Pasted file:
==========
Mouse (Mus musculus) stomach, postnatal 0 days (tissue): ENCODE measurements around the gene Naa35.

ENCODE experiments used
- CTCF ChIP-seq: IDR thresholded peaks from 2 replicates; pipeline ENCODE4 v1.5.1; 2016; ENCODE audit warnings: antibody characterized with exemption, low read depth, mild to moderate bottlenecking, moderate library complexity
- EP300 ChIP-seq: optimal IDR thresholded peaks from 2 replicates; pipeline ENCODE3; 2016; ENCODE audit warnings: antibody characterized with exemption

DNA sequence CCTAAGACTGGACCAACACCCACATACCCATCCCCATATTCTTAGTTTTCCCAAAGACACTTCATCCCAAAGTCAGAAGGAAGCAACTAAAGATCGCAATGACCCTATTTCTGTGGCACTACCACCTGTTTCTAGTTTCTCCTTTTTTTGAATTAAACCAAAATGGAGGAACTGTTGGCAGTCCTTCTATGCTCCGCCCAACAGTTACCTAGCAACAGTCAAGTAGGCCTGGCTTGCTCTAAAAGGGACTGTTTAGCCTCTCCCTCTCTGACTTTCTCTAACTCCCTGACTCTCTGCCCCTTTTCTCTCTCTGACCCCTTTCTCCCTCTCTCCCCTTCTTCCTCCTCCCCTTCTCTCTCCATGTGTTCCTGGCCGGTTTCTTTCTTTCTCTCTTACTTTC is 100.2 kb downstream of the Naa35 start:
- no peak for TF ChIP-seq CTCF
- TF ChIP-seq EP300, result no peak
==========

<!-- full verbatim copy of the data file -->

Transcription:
Mouse (Mus musculus) stomach, postnatal 0 days (tissue): ENCODE measurements around the gene Naa35.

ENCODE experiments used
- CTCF ChIP-seq: IDR thresholded peaks from 2 replicates; pipeline ENCODE4 v1.5.1; 2016; ENCODE audit warnings: antibody characterized with exemption, low read depth, mild to moderate bottlenecking, moderate library complexity
- EP300 ChIP-seq: optimal IDR thresholded peaks from 2 replicates; pipeline ENCODE3; 2016; ENCODE audit warnings: antibody characterized with exemption

DNA sequence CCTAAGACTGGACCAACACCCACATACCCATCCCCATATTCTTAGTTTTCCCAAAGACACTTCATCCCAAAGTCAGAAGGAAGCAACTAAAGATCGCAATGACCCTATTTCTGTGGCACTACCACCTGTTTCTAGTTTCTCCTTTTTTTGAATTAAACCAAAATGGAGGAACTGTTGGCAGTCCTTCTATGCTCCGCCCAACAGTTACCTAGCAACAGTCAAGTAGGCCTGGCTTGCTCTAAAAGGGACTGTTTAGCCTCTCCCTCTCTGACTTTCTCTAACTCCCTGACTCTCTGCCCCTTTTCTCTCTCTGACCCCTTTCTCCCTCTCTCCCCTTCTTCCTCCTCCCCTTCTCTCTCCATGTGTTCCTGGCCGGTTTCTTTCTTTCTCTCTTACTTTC is 100.2 kb downstream of the Naa35 start:
- no peak for TF ChIP-seq CTCF
- TF ChIP-seq EP300, result no peak